Boston Herald

Son Volt draws inspiratio­n from spirit of blues, country


As the longtime leader of Son Volt and the cofounder of Uncle Tupelo, Jay Farrar deserves credit for starting the Americana movement — if only he felt like taking it.

“I try not to think in those terms,” he said this week. “I just think of folks I used to go see ... the ones I was inspired by. To me, it’s all a big continuum of bands who pass on their art, hopefully to inspire someone else.”

Son Volt is currently onto a new phase, with its first blues-oriented album in “Notes of Blue.” While Farrar has drawn from the blues before, much of the album features a primal, fuzz-guitar sound that’s new for the band.

“I wanted to focus more on playing electric guitar, which I haven’t done on the last few Son Volt albums. So to mark the band’s 20year milestone, I pulled out the amplifier that’s on the cover of our first album, ‘Trace.’ It’s a ’30s amplifier, from Webster in Chicago, and I felt like it had the right aesthetic for what I wanted to do.”

The Paradise show on Thursday, he promises, will be slanted toward the band’s uptempo electric side.

To Farrar, the bluesy sound isn’t too far from the classic country that has inspired him all along.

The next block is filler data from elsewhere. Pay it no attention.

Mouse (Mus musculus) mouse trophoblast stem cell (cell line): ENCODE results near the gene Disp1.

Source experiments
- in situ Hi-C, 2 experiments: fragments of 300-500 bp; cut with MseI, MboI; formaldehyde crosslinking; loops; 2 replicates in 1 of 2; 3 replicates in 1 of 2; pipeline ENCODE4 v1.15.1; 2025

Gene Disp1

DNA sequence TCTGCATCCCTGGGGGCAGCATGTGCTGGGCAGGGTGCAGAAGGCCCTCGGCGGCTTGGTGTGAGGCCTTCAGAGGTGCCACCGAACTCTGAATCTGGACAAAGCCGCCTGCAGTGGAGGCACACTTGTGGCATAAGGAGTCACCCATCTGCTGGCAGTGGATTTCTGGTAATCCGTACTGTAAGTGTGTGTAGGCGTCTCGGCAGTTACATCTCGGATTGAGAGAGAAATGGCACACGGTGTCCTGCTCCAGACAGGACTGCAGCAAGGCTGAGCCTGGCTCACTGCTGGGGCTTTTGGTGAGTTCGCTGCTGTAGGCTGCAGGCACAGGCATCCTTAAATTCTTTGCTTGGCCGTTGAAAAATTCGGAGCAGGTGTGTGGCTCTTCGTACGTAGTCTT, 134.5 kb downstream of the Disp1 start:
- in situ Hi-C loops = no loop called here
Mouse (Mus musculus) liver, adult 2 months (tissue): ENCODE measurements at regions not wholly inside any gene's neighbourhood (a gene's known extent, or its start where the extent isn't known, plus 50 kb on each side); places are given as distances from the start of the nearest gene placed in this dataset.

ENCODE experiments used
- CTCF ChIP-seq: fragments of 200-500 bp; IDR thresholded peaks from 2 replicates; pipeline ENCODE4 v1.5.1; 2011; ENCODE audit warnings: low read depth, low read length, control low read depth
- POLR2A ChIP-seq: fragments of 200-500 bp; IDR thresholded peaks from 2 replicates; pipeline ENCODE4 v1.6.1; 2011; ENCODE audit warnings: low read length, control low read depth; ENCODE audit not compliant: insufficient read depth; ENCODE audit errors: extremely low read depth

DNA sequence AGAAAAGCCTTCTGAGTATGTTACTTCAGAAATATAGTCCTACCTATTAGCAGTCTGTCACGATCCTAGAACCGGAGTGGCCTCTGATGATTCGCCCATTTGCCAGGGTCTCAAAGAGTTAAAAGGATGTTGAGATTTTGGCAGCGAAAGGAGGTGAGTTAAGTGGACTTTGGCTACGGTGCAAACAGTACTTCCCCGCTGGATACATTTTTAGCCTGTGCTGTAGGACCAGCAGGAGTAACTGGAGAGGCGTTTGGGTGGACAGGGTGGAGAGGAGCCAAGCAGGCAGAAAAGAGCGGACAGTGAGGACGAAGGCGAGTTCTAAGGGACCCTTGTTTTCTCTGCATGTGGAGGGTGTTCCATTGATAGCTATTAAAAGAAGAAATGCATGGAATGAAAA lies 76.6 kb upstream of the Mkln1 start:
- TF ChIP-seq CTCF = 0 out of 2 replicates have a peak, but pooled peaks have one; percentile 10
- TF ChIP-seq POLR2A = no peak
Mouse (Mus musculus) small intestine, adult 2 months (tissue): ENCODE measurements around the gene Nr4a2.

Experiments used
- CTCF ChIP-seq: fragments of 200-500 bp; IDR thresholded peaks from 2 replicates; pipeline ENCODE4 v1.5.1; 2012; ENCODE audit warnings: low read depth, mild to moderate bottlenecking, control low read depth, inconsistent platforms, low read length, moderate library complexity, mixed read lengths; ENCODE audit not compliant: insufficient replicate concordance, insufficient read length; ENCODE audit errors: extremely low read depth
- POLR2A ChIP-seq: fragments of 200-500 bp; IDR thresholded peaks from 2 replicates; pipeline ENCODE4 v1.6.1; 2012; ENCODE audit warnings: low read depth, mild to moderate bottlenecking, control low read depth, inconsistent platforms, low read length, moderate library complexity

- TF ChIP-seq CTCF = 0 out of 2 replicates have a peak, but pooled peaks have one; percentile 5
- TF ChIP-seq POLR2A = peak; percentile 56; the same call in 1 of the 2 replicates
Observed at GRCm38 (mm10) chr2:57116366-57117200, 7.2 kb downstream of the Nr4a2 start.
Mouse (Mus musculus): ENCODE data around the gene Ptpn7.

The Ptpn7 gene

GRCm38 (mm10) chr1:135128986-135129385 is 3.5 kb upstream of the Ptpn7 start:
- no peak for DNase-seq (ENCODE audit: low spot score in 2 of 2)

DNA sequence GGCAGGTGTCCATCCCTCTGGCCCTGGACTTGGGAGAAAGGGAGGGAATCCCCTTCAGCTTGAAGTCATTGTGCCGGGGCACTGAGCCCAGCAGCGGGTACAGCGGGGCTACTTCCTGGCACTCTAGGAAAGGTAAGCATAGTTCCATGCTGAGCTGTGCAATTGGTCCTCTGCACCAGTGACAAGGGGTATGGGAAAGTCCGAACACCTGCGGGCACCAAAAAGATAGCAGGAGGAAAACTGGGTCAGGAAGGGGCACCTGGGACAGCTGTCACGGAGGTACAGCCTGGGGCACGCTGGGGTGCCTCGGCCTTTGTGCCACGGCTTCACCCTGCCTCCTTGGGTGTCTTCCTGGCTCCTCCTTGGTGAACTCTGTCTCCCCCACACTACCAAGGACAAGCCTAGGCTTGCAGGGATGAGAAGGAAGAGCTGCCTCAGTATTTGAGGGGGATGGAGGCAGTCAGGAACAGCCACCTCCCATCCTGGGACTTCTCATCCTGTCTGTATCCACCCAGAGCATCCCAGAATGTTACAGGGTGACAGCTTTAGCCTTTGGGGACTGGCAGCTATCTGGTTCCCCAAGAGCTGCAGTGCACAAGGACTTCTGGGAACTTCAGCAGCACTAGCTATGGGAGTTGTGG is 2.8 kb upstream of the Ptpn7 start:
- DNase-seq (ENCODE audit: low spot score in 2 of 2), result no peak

“I’ve always been drawn to the spiritual aspects. Music is something you turn to to lift you up and get you out of your situation, and the blues has always occupied that place for me. It’s a religion of sorts. And when you listen to the icons of early country, people like Hank Williams, you can feel that the blues was a foundation for what they did. There was a lot of cross-pollinatio­n going on, and that’s what I wanted to explore with this album, that convergenc­e of blues and country.”

One surprise about “Notes of Blue” is the brevity of the songs, all but one under four minutes.

“I’ve been feeling you can say what you need to say with a couple minutes and a couple of chords,” he said.

Also notable is the uplifting feel of the advance single “Back Against the Wall.” Said Farrar, “That was intended to be a rally song of sorts. I’d put it in the same category of an early Son Volt song like ‘Windfall.’ They both take on adversity in whatever form, and I think there’s always going to be songs like that.”

But it wasn’t all inspired by the current political climate, he said. “Most of the songs were written over a year and a half, so they were just starting to bleed into the political spectrum, as it were. But I definitely have been writing more topical songs as of late. I look at the news every day and try to think of what Woody Guthrie would be saying if he were around today. I’ve been inspired by his work for most of my life, and have tried to view what’s been going on through a Woody Guthrie kind of lens. He’d be saying a lot right now, that’s for sure.”

 ??  ?? UPLIFTING: Son Volt frontman Jay Farrar, center, is attracted to how music can lift people up. The band will perform at the Paradise on Thursday.
UPLIFTING: Son Volt frontman Jay Farrar, center, is attracted to how music can lift people up. The band will perform at the Paradise on Thursday.
 ??  ??

Newspapers in English

Newspapers from United States